According to IDC, the software-defined model is set to be the dominant paradigm for new data centers and data center transformation initiatives.
The -defined software model is rapidly gaining consensus and market as a new architectural approach to improve the agility of IT and business. IDC’s studies show how the software-defined infrastructure paradigm is seen by companies that are already using it as an important evolution of traditional virtualization, able to reduce the capital costs of data centers and accelerate the adoption of environments of cloud hybrid.
IDC aggregates the three main software-defined components – server (computational component), storage (data management) and networking (data transport) – under the segment called software-defined infrastructure (SDI). This will be the voice with the fastest ever growth of the entire IT infrastructure market in the coming years, with forecasts that speak of a 2014-2019 CAGR of 23.8% and a market value of over 50 billion dollars worldwide in 2019. Among the three main components that make up the SDI market, software-defined networking (SDN) will be the one that will grow faster in the period 2014-2019: + 63.4% of CAGR.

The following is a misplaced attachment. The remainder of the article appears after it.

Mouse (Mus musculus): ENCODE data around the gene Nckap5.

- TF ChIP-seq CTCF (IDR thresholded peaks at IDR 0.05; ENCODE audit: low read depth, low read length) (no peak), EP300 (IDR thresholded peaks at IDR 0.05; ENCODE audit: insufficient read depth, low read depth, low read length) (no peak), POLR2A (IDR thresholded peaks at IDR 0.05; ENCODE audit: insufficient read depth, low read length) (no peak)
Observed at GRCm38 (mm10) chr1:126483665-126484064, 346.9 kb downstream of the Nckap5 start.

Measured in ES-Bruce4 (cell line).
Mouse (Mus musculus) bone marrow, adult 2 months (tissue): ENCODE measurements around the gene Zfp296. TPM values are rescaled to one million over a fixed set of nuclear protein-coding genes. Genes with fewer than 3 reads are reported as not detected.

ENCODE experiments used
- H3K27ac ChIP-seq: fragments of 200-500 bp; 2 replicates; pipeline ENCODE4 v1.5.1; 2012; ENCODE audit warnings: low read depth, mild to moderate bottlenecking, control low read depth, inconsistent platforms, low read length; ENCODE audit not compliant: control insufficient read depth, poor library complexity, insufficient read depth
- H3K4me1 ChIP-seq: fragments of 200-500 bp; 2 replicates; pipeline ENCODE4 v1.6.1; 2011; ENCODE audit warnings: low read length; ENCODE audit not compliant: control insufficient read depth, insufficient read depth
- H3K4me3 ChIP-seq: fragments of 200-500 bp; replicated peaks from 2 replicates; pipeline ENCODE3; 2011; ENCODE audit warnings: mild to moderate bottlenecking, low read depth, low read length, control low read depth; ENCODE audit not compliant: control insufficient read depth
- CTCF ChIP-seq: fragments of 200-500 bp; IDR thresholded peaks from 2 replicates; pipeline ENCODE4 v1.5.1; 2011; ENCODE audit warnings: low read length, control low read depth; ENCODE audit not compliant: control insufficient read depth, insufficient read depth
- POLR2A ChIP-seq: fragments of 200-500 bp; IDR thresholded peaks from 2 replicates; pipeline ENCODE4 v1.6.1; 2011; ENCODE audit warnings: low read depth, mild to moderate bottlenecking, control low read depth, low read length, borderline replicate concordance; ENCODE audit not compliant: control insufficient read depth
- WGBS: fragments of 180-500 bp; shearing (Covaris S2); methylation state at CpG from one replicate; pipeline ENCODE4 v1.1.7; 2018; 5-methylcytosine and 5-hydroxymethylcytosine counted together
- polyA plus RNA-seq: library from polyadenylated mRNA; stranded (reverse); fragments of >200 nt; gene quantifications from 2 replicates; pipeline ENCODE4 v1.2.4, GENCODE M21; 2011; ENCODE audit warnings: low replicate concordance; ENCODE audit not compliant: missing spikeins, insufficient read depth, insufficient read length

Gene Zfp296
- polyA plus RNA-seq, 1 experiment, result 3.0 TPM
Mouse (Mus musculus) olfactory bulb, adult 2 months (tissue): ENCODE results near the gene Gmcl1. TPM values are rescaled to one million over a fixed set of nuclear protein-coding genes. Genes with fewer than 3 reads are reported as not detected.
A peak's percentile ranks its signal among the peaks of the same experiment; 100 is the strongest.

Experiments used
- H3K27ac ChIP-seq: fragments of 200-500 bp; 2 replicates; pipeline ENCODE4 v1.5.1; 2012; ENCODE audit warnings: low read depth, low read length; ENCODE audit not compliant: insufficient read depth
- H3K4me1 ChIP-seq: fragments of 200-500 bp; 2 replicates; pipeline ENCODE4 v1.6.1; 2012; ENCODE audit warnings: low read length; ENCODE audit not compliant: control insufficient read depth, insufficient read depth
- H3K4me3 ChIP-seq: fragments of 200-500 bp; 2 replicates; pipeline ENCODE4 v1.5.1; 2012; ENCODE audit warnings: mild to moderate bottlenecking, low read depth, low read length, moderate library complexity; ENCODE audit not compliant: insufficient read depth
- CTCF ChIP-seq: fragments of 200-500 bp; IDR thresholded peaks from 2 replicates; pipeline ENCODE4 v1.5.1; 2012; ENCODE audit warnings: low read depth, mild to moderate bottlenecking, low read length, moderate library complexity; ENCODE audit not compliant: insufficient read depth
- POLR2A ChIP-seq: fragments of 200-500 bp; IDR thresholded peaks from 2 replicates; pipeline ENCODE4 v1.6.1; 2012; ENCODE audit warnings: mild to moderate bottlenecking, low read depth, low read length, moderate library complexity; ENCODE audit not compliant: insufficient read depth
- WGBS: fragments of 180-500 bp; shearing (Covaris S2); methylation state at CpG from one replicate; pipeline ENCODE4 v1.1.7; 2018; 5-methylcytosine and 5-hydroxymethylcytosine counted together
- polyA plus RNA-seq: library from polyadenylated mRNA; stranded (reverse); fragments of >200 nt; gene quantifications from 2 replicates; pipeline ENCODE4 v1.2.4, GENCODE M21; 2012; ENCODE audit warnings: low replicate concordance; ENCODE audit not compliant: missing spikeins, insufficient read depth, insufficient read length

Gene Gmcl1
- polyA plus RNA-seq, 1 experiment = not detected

Most companies that have adopted an SDI component are said to be interested in using this model to support a mix of existing and new, even mission-critical applications. 70% of respondents consider the SDI model a cloud strategy enabler and 97% consider open source to be a fundamental part of SDI architectures. All organizations also expect substantial improvements in business agility, the ability to reduce IT costs and the ability to create and implement the so-called next generation applications.
TO BETTER ADDRESS THIS TRANSITION PHASE, ONE MUST NECESSARILY GO BEYOND THE TRADITIONAL DATA CENTER MODEL
That’s why IDC believes the SDI model will be the dominant architectural paradigm for most new data centers and data center transformation initiatives. Converging and hyperconvergent technologies will emerge as both the main mechanisms for implementing the software-defined paradigm in existing IT environments, as well as the actual “building blocks” for the next generation of SDDC (software-defined data center) data centers and for corporate cloud infrastructures.